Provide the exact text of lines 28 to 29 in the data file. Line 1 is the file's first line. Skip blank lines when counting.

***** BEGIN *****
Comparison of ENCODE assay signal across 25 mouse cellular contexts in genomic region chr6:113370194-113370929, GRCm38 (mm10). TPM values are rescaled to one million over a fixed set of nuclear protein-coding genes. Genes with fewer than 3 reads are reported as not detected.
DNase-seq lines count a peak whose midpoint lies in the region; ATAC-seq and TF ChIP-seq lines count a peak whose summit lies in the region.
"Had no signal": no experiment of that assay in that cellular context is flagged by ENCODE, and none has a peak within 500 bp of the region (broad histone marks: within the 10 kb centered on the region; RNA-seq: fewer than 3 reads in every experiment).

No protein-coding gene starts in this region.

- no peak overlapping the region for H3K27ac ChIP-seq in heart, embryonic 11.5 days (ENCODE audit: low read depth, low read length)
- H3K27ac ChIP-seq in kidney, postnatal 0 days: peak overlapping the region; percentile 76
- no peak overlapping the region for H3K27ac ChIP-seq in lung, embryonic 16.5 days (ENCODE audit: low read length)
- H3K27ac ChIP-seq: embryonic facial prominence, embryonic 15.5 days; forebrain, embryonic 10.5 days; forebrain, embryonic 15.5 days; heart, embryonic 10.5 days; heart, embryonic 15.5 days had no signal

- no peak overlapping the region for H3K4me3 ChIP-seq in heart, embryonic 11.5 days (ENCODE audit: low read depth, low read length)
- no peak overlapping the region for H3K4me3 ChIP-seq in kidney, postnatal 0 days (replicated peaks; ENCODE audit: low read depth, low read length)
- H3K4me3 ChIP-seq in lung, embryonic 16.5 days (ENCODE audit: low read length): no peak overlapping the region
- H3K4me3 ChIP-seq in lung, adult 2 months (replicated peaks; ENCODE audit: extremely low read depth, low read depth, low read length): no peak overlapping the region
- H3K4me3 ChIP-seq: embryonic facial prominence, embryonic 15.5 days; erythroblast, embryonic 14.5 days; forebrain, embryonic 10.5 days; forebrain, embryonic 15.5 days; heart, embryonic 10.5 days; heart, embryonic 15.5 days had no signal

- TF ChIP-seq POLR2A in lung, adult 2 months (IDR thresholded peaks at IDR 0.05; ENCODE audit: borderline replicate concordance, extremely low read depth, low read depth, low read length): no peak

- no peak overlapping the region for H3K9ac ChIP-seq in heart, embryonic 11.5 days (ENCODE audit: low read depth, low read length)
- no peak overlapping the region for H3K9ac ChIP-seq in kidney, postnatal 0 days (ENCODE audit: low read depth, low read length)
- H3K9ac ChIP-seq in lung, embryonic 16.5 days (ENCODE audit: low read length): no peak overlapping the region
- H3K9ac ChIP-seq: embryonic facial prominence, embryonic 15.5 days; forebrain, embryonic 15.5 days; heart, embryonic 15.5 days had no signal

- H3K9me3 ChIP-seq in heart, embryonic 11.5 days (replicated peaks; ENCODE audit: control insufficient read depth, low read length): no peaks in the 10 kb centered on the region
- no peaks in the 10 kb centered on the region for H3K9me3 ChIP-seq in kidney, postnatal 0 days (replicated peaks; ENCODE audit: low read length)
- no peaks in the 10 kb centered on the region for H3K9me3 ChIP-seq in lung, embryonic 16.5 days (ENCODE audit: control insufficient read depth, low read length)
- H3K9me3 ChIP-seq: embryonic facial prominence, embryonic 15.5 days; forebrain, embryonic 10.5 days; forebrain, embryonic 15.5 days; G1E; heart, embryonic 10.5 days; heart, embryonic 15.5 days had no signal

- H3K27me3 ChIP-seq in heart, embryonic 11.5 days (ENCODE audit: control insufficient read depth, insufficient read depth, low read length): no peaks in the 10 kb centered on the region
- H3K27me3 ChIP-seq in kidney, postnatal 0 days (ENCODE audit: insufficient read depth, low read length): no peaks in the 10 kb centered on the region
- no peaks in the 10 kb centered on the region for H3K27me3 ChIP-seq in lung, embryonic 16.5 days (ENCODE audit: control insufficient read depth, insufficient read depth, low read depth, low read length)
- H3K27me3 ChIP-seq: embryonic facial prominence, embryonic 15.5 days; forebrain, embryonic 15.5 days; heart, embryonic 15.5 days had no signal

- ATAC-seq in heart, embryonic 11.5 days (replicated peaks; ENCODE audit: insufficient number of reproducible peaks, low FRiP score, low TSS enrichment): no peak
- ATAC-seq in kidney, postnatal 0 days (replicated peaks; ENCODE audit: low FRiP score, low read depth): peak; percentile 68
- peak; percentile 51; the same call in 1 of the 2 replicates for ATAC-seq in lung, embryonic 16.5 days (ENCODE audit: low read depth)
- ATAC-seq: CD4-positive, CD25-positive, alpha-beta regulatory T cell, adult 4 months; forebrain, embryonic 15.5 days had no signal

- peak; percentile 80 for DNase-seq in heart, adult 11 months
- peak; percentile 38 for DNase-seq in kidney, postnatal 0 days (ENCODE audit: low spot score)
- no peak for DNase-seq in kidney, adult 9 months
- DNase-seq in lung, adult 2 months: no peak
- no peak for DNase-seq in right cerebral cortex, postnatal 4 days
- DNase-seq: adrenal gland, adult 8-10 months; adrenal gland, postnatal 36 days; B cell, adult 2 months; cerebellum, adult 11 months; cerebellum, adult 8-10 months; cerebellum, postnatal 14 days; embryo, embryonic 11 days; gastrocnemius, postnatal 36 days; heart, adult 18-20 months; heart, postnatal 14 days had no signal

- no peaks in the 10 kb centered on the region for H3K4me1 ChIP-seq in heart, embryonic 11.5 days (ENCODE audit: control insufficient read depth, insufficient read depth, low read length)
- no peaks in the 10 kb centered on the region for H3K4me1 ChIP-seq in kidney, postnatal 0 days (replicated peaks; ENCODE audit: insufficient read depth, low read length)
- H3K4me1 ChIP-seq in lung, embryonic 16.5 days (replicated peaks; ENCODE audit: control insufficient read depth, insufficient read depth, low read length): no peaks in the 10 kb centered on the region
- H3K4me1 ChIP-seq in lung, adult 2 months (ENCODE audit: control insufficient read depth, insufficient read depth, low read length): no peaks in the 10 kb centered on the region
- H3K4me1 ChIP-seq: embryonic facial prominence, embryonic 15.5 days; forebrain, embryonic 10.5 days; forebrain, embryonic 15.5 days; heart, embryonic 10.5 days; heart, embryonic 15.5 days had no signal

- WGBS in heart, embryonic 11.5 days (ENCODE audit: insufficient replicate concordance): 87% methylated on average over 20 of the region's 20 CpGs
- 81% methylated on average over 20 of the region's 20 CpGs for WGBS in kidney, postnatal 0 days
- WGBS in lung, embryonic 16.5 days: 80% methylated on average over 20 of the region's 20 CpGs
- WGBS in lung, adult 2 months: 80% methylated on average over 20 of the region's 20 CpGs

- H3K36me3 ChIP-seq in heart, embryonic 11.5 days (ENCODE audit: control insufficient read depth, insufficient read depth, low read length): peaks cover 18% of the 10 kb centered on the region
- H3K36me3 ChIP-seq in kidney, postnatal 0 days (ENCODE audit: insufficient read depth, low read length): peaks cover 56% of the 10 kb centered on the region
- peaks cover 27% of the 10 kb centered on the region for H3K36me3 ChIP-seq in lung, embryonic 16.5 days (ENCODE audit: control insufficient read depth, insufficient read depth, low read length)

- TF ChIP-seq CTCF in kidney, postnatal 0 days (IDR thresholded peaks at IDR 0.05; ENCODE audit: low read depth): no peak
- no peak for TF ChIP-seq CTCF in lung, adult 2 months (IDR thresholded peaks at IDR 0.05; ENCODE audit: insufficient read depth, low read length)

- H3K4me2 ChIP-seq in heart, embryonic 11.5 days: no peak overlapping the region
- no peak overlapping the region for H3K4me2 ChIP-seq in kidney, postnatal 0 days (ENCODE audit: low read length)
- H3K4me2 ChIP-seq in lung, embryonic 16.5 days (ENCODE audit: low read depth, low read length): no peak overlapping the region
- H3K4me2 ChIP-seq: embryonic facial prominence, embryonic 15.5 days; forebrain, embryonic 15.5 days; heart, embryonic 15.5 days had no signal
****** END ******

- ATAC-seq in kidney, postnatal 0 days (replicated peaks; ENCODE audit: low FRiP score, low read depth): peak; percentile 68
- peak; percentile 51; the same call in 1 of the 2 replicates for ATAC-seq in lung, embryonic 16.5 days (ENCODE audit: low read depth)